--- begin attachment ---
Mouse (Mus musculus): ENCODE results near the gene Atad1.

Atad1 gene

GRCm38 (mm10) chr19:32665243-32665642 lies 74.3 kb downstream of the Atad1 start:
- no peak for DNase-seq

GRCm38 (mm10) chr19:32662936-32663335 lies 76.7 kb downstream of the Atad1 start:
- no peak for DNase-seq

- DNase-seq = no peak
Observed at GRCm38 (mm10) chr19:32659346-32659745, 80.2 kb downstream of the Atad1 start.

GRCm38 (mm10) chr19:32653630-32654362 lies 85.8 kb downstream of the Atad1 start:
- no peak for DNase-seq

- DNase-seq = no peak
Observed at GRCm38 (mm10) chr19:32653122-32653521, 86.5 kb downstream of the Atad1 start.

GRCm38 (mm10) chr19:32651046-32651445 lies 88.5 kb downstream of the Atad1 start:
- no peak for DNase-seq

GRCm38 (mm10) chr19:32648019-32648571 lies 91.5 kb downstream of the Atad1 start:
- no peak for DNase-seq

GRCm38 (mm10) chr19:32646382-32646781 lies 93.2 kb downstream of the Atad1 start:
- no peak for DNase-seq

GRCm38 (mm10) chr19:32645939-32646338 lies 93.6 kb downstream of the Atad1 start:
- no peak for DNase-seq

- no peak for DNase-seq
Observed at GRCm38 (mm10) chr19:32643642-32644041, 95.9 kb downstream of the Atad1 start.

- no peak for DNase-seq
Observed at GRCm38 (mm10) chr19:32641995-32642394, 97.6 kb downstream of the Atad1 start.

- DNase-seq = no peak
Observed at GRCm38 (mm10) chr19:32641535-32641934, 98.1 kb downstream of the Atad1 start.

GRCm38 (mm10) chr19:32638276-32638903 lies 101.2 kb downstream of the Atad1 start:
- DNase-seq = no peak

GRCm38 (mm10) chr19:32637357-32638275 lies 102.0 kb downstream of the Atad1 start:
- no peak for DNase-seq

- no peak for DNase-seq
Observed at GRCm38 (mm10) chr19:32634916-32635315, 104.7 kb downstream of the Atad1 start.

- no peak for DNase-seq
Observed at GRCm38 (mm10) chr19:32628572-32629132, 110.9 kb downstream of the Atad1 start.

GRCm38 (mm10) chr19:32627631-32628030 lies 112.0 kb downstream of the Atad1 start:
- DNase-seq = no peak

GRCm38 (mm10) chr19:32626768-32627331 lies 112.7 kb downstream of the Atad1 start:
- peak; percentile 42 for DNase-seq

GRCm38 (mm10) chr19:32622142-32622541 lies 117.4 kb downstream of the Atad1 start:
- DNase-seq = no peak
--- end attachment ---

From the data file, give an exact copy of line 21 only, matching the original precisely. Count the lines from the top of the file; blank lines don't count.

- no peak for DNase-seq